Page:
Use this URL to cite or link to this record in EThOS: https://ethos.bl.uk/OrderDetails.do?uin=uk.bl.ethos.786387
Title: The role of miRNAs from the 14q32 region in acquired resistance to Lapatinib
Author: Chupin, J.
ISNI:       0000 0004 7971 8516
Awarding Body: Queen Mary, University of London
Current Institution: Queen Mary, University of London
Date of Award: 2019
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Abstract:
HER2 is over-expressed in 20-25 % of breast cancers. Due to the increase in proliferation and survival signalling resulting from HER2 over-expression, this sub-type is associated with more aggressive tumour progression and poor prognosis. HER2 targeted-therapy has significantly improved patient prognosis, however, despite all progress only a subgroup derives optimal benefit, whereas others have refractory disease or develop resistance. It is therefore necessary to identify new targets to improve patient outcome. A group of non-coding RNAs, miRNAs, are often aberrantly expressed in tumours and miRNA expression profiles have been seen to evolve over the course of treatment implicating them in therapeutic resistance. Using the lapatinib sensitive, BT-474, and resistant, BT-474/L, HER2 expressing cells, 44 miRNAs were found to be upregulated. The region with the highest number of differentially expressed miRNAs is the 14q32 region. RTqPCR confirmed upregulation of 14q32 miRNAs in the BT-474/L compared to BT-474 as well as 2 other pairs (HCC1954, HCC1954/L, and SKBR-3, SKBR- 3/L) linking increased miRNA expression with acquired resistance to lapatinib. As the 14q32 region is regulated by DNA imprinting, we explored epigenetic changes between the sensitive and resistant lines. Global methylation reversal cased upregulation of all three miRNAs in the sensitive cells. This suggests loss of methylation is a key in controlling 14q32 miRNA expression. Since miRNAs are not suitable therapeutic targets, differential gene expression analysis combined with in silico analysis was used to identify targets of the miRNAs. Silencing of five target genes seemed to decrease sensitivity of the cells to HER2-targeted treatment. Analysis of the NeoALTTO clinical trial data suggests high expression of four of these genes, SOCS2, BASP1, NEDD4L, and SH3BGRL could be linked to better prognosis. These results suggest upregulation of 14q32 miRNAs caused by loss of epigenetic regulation leads to decreased expression of SOCS2, BASP1, NEDD4L, and SH3BGRL. This loss could contribute to HER2-targeted therapy resistance. Therefore expression levels of 14q32 miRNAs could be used as a prognostic biomarker to identify patients likely to relapse.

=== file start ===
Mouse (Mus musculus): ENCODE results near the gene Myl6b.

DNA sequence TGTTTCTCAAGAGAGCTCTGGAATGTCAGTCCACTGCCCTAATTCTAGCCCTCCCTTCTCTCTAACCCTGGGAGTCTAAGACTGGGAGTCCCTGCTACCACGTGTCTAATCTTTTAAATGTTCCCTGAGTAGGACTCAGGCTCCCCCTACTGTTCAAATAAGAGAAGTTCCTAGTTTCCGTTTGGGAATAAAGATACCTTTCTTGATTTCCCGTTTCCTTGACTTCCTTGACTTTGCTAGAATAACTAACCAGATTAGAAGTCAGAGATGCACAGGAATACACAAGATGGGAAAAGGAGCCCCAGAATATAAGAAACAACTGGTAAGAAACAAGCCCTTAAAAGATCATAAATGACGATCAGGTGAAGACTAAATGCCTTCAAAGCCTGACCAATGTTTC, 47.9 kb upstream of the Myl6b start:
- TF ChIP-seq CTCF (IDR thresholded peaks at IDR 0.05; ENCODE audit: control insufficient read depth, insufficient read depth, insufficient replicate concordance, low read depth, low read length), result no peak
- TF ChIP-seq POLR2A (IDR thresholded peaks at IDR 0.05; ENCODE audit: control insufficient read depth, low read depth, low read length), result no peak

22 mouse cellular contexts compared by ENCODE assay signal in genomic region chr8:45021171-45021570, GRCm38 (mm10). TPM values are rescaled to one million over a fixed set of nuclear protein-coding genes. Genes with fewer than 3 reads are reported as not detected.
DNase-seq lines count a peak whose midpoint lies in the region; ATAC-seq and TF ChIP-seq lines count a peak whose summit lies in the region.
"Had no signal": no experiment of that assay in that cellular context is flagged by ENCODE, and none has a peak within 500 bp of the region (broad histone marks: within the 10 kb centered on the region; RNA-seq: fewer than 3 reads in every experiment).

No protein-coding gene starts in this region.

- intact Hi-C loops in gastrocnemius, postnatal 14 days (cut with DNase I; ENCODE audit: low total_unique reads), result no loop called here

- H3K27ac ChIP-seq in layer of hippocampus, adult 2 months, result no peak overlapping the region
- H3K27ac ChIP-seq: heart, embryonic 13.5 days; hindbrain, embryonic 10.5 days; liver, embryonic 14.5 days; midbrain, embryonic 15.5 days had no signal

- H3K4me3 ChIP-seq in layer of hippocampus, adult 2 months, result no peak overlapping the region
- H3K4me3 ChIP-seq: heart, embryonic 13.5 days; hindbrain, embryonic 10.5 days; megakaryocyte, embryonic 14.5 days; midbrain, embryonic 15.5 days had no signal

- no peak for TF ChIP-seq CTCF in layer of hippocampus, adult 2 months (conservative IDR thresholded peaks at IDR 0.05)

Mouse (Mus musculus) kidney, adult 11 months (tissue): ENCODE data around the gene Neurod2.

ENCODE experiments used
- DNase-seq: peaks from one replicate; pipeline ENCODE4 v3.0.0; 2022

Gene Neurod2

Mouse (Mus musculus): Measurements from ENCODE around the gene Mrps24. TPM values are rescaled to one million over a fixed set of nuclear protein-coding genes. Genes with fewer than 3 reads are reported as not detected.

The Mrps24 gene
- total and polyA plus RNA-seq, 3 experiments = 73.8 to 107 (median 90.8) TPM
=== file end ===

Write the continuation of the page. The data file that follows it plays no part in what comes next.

Supervisor: Not available Sponsor: Breast Cancer Now
Qualification Name: Thesis (Ph.D.) Qualification Level: Doctoral
EThOS ID: uk.bl.ethos.786387  DOI: Not available
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